Can't say I'm very keen on the idea of that myself! x

In reply to an earlier post on 28 May 2012 13:43:16 BDT
Oh yes, suzysunshine7, Colmans mustard powder is another vital ingredient in cheese scones and also any other cheesy dishes like macaroni cheese or cauliflower cheese. A pinch of cayenne pepper is also another "secret" ingredient.
The vinegar works fine as the actual vinegar taste is baked out.
Re buttermilk - though it is normally quite expensive (St. Ivel about 50p for a small pot) our local Tesco now stocks quite a range of Polish groceries and chilled goods and has Lowicz buttermilk at only £1.00 per litre, about half the price of the others. I also enjoy it as a refreshing drink, half a glass of chilled buttermilk topped up with semi-skimmed milk. Luvly jubbly! That's this afternoon's tea sorted: cheese scones with a glass of buttermilk.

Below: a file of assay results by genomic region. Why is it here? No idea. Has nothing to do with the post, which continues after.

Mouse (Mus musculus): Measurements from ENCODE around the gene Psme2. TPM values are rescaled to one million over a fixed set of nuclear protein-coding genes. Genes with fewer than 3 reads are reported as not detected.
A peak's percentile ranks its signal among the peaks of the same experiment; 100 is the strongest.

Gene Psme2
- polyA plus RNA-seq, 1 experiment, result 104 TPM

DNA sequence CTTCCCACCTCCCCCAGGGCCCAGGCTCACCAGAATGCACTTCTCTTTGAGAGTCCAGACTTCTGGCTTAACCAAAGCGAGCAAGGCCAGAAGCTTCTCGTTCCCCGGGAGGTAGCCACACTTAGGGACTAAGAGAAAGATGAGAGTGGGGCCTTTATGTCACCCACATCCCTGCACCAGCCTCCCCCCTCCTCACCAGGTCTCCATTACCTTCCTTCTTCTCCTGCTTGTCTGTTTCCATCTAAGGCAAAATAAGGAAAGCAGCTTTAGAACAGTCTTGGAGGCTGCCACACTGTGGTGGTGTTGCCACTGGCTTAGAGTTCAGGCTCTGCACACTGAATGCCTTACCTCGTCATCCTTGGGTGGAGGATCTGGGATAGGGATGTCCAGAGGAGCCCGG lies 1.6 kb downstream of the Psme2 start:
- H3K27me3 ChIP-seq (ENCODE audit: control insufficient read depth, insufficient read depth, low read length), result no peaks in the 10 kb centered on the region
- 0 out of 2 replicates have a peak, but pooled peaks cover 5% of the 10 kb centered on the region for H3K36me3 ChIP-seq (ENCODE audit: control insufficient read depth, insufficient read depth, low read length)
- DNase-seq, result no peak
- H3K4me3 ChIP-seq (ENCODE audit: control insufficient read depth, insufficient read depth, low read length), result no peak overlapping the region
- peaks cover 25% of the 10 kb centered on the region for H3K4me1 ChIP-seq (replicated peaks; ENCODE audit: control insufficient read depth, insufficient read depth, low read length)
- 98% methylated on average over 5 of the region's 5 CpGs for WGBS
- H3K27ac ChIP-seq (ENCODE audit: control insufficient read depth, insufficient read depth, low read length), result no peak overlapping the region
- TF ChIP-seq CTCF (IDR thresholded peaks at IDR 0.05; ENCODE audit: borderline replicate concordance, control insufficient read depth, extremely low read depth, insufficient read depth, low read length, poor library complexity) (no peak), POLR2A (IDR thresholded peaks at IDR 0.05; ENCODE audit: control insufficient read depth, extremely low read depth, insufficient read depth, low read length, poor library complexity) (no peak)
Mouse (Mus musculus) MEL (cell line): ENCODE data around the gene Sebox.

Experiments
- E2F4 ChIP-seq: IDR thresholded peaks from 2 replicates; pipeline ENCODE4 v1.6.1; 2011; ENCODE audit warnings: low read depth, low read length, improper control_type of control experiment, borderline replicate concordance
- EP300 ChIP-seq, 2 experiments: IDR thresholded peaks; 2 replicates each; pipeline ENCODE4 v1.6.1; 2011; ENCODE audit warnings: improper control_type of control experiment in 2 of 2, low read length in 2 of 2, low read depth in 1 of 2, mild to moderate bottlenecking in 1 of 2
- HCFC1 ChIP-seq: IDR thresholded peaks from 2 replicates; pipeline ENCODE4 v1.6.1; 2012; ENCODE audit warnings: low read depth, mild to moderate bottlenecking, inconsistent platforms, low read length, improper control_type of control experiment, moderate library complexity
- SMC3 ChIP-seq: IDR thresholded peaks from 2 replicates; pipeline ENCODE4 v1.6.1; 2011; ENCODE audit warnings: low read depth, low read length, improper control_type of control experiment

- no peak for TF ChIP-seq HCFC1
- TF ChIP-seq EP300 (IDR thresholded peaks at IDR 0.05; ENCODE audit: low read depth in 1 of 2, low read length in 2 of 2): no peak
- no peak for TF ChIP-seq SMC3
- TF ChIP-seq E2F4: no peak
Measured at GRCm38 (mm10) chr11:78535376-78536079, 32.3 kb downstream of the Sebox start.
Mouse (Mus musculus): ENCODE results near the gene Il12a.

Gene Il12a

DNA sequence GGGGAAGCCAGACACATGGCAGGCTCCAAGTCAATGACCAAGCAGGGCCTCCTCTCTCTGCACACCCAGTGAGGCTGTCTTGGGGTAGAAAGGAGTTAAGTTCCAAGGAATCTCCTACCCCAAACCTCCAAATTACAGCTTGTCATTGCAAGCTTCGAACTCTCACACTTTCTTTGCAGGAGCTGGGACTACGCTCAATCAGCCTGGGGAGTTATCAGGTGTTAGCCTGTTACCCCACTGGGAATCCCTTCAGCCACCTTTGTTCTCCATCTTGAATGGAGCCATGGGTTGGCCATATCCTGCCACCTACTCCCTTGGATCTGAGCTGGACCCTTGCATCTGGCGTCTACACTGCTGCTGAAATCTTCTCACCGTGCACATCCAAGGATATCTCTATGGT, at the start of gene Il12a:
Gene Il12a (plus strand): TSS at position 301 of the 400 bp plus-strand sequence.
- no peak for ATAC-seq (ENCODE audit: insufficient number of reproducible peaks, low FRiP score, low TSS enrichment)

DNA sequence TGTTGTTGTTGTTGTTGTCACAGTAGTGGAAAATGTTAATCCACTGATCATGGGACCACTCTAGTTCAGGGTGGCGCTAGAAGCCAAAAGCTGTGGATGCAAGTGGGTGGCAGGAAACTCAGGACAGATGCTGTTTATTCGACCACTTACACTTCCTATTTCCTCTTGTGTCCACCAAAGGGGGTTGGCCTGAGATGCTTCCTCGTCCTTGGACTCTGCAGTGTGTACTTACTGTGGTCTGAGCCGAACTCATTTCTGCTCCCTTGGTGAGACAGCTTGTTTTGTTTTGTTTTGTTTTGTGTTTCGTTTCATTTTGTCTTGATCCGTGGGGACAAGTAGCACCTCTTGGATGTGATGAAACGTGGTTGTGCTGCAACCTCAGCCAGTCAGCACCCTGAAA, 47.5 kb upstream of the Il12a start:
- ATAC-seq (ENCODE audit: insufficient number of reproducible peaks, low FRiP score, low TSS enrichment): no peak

Posted on 28 May 2012 14:04:24 BDT
Last edited by the author on 28 May 2012 14:05:32 BDT
Yummy! we'll all grab our sunhats and shades - and be round at yours about 3.30pm?
I will give the vinegar a go then - it is always more available in our house than a lemon!
My neighbour keeps bobbing round and pinching them for her gin and tonics!

Thanks for the heads up on buttermilk in the Polish Food Section. We use a lot in our old Irish family recipes and it would certainly come in handy when buying in bulk! It's amazing what you can find when rummaging through unusual and unfamiliar brands - I've found a fantastic coconut milk that way, perfect for all my desserts and baking!